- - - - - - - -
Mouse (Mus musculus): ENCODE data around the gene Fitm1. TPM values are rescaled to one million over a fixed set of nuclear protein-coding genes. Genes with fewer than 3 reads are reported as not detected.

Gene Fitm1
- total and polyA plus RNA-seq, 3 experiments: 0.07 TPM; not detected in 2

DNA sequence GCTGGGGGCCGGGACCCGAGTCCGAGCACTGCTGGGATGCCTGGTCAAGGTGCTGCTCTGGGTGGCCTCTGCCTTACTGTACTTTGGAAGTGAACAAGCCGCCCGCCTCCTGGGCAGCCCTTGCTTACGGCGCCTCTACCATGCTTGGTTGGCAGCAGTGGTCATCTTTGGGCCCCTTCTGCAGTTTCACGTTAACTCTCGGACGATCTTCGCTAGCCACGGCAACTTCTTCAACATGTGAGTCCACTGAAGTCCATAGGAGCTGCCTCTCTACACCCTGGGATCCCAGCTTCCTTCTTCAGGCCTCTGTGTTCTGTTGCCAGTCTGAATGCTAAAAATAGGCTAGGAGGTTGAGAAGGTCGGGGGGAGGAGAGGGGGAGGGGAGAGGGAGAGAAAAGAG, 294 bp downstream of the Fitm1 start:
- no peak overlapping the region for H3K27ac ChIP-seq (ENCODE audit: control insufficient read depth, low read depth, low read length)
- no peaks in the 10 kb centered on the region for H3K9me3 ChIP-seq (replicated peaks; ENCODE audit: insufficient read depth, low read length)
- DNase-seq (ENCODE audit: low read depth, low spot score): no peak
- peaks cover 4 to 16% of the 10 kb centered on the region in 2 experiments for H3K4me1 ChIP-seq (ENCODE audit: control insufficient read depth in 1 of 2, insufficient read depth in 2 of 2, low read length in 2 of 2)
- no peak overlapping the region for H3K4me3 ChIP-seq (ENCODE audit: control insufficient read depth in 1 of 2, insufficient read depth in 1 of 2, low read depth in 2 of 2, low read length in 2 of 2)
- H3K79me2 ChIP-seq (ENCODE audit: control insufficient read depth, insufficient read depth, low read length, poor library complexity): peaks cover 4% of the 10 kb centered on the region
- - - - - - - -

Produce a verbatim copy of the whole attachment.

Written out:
Mouse (Mus musculus): ENCODE data around the gene Fitm1. TPM values are rescaled to one million over a fixed set of nuclear protein-coding genes. Genes with fewer than 3 reads are reported as not detected.

Gene Fitm1
- total and polyA plus RNA-seq, 3 experiments: 0.07 TPM; not detected in 2

DNA sequence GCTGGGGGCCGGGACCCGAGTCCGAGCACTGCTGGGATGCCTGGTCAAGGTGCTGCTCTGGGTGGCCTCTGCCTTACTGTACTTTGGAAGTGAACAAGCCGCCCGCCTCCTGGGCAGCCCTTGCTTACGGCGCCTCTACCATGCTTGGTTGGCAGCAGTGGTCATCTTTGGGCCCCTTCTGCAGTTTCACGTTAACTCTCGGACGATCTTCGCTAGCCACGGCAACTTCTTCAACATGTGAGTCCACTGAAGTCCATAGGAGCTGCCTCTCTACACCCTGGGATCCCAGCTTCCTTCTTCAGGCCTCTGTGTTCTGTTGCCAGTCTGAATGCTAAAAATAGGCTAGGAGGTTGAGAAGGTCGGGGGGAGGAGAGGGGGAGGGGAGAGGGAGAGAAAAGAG, 294 bp downstream of the Fitm1 start:
- no peak overlapping the region for H3K27ac ChIP-seq (ENCODE audit: control insufficient read depth, low read depth, low read length)
- no peaks in the 10 kb centered on the region for H3K9me3 ChIP-seq (replicated peaks; ENCODE audit: insufficient read depth, low read length)
- DNase-seq (ENCODE audit: low read depth, low spot score): no peak
- peaks cover 4 to 16% of the 10 kb centered on the region in 2 experiments for H3K4me1 ChIP-seq (ENCODE audit: control insufficient read depth in 1 of 2, insufficient read depth in 2 of 2, low read length in 2 of 2)
- no peak overlapping the region for H3K4me3 ChIP-seq (ENCODE audit: control insufficient read depth in 1 of 2, insufficient read depth in 1 of 2, low read depth in 2 of 2, low read length in 2 of 2)
- H3K79me2 ChIP-seq (ENCODE audit: control insufficient read depth, insufficient read depth, low read length, poor library complexity): peaks cover 4% of the 10 kb centered on the region